COVID-19 Briefing: Dispute Resolution During the Coronavirus Pandemic
This Guide Was Prepared On 12th August 2020
New laws are being introduced and current legislation is regularly being updated. Although every effort has been made to ensure that information contained in this sheet is accurate, it may no longer be current at the time of reading. We strongly recommend consulting with a lawyer about your specific circumstances.
Please click the image above or download the guide here for information on:
- Extension of Time
- Nightingale Courts
- Court Hearings
- Lodging the Papers With the Court
- Priority List
- Employment Tribunals
- Coroners Court
- The Future of Dispute Resolution
Contact Marcus Chapman for further information about any topic covered in this guide or any other employment related issue.
See our other COVID-19 Briefings:Force Majeure and Frustration Coronavirus and Business Interruption Insurance Winding Down the Furlough Scheme Life After Furlough Child Maintenance on a Reduced Income Coronavirus, Employment Law and Your Rights Holding Company Meetings During Lockdown Reopening the Housing Market The Changing Face of Litigation Making a Will Under Lockdown Child Contact and the Coronavirus Lockdown Commercial Tenancies and Rights of Forfeiture The Three Month Ban on Evicting Tenants Debt Recovery Under Lockdown
Dispute Resolution During the Coronavirus Pandemic
The unprecedented changes in civil litigation during the coronavirus pandemic have been a challenge not only for dispute resolution lawyers but also the Ministry of Justice and the Courts and Tribunals of England and Wales.
The government announced on 27th March 2020 that the work of over half of the Courts and Tribunals in England and Wales will be suspended.
In keeping with the developing response of the government to the COVID-19 pandemic, both the judiciary and practitioners have had to adapt swiftly and almost weekly due to the constantly changing situation. Some of the more significant developments are dealt with below.
Extension of Time
On 2nd April 2020 a Practice Direction was introduced extending the period by which parties to litigation can agree extensions to Case Management Directions from 28 to 56 days without having to seek the Court’s permission.
Whilst the Courts have given the parties the opportunity to agree to extend time as above, it cannot be assumed by those involved that the Court will consider all applications to extend time favourably unless there are good and substantive reasons for the same, requiring all parties to continue to conduct litigation in a cost-effective and progressive manner.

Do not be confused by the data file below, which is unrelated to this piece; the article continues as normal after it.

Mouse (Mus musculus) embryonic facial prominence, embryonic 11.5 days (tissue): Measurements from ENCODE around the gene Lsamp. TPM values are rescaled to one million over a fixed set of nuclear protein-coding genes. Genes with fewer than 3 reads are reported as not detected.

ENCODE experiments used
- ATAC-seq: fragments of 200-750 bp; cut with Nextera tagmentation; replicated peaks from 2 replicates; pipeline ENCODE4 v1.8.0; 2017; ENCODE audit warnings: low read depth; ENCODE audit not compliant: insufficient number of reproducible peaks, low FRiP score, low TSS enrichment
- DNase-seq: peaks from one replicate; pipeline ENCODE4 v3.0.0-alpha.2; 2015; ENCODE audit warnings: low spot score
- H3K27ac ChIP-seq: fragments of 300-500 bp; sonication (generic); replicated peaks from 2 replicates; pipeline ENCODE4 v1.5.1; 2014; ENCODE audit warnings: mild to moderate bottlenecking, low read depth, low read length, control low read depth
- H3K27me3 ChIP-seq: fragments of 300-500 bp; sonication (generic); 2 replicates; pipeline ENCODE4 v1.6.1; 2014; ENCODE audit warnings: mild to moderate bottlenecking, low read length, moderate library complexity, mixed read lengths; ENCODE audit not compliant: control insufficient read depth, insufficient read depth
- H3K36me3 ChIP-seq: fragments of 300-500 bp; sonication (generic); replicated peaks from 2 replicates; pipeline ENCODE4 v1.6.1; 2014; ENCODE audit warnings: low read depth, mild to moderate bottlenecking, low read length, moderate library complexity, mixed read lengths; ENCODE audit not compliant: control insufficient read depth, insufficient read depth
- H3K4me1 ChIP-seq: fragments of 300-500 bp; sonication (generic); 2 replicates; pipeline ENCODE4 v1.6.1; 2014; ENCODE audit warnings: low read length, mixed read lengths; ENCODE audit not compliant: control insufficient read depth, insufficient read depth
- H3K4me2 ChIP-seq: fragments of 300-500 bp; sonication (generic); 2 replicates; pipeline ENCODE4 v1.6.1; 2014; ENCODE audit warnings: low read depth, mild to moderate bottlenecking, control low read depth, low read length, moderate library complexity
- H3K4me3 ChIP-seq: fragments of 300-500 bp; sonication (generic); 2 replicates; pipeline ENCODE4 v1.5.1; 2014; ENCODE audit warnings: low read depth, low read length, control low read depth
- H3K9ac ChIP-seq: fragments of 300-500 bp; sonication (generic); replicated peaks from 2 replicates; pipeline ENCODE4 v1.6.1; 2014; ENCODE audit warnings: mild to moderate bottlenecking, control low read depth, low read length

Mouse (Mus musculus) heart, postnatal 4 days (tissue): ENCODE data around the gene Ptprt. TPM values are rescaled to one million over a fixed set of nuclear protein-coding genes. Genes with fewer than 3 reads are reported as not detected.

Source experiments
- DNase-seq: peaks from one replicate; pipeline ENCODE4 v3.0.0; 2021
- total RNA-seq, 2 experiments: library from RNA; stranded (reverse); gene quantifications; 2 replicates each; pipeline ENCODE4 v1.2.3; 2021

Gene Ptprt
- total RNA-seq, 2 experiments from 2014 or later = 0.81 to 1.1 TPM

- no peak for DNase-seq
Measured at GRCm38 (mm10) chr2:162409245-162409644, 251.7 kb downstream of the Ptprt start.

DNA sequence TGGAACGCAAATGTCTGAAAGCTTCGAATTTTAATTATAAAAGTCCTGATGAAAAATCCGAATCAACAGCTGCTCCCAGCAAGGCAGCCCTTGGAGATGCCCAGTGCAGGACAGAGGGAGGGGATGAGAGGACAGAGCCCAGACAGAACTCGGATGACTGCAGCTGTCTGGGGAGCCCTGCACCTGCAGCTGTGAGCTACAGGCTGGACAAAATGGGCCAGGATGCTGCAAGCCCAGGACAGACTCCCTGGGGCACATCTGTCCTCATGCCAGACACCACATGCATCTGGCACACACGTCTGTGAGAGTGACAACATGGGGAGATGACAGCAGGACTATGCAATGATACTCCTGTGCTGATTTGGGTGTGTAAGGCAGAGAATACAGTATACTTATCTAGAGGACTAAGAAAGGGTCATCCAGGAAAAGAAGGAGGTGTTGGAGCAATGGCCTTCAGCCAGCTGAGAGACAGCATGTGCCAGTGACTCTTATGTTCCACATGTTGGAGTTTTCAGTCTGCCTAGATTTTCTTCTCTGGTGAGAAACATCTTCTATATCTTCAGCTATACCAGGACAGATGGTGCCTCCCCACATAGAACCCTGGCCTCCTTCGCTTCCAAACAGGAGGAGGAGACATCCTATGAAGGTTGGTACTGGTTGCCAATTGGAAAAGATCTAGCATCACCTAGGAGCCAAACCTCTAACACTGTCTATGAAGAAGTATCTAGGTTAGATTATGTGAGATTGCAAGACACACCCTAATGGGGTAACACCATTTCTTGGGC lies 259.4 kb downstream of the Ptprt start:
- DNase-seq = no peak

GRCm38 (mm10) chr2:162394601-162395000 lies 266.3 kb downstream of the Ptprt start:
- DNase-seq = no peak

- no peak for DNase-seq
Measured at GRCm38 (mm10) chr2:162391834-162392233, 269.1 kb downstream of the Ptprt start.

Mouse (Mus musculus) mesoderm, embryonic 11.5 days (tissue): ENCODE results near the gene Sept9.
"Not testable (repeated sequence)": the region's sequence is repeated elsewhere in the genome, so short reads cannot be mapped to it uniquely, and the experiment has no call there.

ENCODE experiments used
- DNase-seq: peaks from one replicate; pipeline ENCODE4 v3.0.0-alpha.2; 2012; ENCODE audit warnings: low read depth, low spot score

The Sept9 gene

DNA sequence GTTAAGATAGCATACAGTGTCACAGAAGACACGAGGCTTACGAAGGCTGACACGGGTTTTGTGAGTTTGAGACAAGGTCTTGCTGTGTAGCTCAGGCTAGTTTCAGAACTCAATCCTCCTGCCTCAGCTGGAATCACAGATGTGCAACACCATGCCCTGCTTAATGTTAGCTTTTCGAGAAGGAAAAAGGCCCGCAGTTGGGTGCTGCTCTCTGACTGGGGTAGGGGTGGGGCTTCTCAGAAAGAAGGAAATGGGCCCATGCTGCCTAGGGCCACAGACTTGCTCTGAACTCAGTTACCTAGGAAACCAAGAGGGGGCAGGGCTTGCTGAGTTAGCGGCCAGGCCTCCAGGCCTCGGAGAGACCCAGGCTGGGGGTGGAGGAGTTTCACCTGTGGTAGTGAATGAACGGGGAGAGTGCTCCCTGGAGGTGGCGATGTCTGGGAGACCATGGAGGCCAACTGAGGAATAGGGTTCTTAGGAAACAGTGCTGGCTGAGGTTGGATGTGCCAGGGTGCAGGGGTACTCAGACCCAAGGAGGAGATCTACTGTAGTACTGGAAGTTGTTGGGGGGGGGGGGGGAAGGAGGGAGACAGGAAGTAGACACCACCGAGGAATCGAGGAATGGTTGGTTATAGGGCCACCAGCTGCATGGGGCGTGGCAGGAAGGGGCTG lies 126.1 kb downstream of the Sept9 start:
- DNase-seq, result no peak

Court fees where the parties are required to make an application to adjourn civil or family hearings as a consequence of COVID-19, HM Court Service has allowed their staff a discretion to waive the Court fee of £100 (consent) or £155 (on notice).
In order to alleviate pressure on the current Court system, the location of 10 “Nightingale Courts” have been published as follows:
- The Former County Court at Telford, Shropshire (Civil and Family)
- Hertfordshire Development Centre, Stevenage (Civil)
- Swansea Council Chambers, Swansea (Non-Custodial Crime)
- Cloth Hall Court, Leeds (Civil Trials and Business and Property Court)
- Middlesbrough Town Hall, Teeside (Civil)
- East Pallant House, Chichester (Civil and Family)
- 102 Petty France, London (Family)
- Prospero House, London (Non-Custodial Crime)
- The Former Magistrates Court at Fleetwood, Lancashire (Civil and Family)
- Knights Chamber and Visitor Centre, Bishop’s Palace, Peterborough Cathedral (Non-Custodial Corporate Crime)
To reflect the current COVID-19 restrictions, whilst these are being relaxed to some degree, Court hearings are generally conducted remotely wherever possible through digital, video, or audio conferencing. There have been a number of high-profile hearings taking place before Courts and Tribunals with remote Court attendance. A number of imminent trials have been adjourned to allow the new technology to be adopted and for the system to bed in. Almost 95% of hearings can be dealt with remotely and will be so for the foreseeable future. A number of commentators have already reached a view that even in absent the pandemic remote Court appearances are here to stay for the future.
There are a number of platforms that allow for remote hearings, conferences, and the like to take place, Zoom, Skype for Business, Microsoft Teams, with the preference of the Courts varying from Court to Court. Whilst a standardised system would benefit all, each Circuit has its own preference. Where evidence in chief is unnecessary, it is likely that some form of telephone conferencing, such as BT MeetMe, will be used, with the Court taking the lead in arranging the same. Otherwise the parties will be tasked with working together to determine the method of remote Court attendance.